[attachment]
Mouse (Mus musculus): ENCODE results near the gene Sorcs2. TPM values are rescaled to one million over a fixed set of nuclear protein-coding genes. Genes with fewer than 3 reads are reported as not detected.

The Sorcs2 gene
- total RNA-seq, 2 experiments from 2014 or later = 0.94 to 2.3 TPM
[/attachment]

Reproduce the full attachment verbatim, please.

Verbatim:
Mouse (Mus musculus): ENCODE results near the gene Sorcs2. TPM values are rescaled to one million over a fixed set of nuclear protein-coding genes. Genes with fewer than 3 reads are reported as not detected.

The Sorcs2 gene
- total RNA-seq, 2 experiments from 2014 or later = 0.94 to 2.3 TPM